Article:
Institute of Neuroscience

Staff Profile

Dr David Koss

Research Associate


My research centres on the biological processes which underlie neurodegenerative dementias, specifically those associated with Lewy body dementia and Alzheimer’s disease.  I am particularly fascinated by the emergence and production of pathological tau, β-amyloid and α-synuclein conformers. These misfolded monomers, oligomers and fibrils are formed as a consequence of the protienopathy associated with dementias and may represent the key to disease modifying treatments. Over the last decade, it has become apparent that the large pathological aggregates (neurofibrillary tangles, senile plaques and Lewy bodies) associated with these diseases do not account for much of the damage observed in the brain. Furthermore clear relationships of aggregate burden and disease severity have failed to be established. Thus in order to better identify causative molecular agents within these diseases we require to investigate a greater range of toxic protein conformers of which a spectrum of assemblies is beginning to emerge. I believe that by understanding the heterogeneous population of toxins which exist in pathological conditions we may be able to identify novel disease relevant molecular targets in order to inform future clinical interventions.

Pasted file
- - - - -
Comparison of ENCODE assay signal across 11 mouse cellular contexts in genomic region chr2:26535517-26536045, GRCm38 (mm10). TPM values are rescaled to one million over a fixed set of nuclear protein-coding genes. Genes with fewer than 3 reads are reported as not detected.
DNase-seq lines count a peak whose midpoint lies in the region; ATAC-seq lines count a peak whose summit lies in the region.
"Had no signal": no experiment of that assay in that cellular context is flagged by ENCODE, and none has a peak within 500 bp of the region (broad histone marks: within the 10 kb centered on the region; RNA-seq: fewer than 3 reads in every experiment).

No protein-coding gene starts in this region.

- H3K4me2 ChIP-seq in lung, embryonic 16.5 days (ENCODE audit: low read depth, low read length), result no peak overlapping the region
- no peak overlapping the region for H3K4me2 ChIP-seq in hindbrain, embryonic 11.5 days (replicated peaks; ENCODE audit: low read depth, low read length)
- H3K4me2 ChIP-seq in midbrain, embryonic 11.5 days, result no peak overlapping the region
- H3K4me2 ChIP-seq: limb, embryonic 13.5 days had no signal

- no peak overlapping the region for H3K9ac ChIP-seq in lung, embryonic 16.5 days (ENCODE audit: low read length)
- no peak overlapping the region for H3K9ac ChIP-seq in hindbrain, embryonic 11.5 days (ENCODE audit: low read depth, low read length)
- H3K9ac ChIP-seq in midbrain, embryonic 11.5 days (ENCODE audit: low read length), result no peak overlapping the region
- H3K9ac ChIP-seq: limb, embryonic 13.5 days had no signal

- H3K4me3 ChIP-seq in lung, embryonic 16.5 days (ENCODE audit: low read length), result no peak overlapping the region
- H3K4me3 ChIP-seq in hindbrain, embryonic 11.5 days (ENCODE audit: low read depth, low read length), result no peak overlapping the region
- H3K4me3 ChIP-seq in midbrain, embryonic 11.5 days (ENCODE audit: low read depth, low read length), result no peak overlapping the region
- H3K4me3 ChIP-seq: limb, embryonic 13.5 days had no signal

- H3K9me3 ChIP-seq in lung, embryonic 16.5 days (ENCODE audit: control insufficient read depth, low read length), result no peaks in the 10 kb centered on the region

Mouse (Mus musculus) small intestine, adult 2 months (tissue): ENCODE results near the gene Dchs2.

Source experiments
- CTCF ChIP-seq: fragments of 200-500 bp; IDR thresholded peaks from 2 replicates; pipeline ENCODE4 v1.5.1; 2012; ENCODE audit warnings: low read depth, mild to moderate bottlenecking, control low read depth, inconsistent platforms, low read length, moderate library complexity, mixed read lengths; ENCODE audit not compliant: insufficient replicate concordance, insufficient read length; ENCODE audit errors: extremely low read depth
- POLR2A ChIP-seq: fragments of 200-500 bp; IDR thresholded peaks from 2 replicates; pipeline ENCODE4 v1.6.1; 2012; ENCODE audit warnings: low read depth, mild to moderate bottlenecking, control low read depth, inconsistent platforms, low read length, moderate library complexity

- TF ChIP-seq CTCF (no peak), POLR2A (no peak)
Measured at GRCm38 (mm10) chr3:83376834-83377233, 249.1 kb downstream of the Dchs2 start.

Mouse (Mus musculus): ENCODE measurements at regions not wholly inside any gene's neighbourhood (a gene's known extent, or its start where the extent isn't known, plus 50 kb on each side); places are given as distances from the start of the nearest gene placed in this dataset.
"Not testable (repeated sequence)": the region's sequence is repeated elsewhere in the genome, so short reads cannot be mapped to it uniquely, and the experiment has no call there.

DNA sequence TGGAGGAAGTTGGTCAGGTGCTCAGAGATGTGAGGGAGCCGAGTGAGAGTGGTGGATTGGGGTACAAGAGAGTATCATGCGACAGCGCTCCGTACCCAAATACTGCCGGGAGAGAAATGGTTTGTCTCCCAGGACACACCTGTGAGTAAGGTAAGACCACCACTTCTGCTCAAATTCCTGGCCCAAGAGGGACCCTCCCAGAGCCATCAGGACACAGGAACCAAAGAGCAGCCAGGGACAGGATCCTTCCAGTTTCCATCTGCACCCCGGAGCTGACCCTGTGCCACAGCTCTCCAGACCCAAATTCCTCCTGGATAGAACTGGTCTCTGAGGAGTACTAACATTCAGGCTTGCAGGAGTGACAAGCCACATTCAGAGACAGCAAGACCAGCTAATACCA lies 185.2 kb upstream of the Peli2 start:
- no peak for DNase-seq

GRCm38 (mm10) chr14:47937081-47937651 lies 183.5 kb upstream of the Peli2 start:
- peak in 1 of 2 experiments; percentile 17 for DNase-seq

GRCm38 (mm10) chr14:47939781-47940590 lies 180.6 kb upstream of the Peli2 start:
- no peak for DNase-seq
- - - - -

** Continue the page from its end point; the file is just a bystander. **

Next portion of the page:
The consequences of impaired cellular homeostasis as a result of tau, β-amyloid and α-synuclein insults which include the dysregulation of calcium signalling homeostasis and ER stress are of equal interest to me. As such disruptions to cellular processes triggered by dementia relevant toxins are likely to instigate the neuronal dysfunction and cell death which give rise to the devastating symptoms of disease. Defining the precise mechanism by which these systems begin to fail may thus highlight essential downstream targets for therapeutics.

Having joined the Newcastle based Laboratory of Prof Tiago Outeiro in July of 2018, I am currently applying my research skills and background to focus on synucleinopathies. Here, in close collaboration with the research team of Prof Johannes Attems, we seek utilise both research models and post-mortem human tissue to bridge the divide between experimental systems and human diseases and improve the translational value of research outcomes.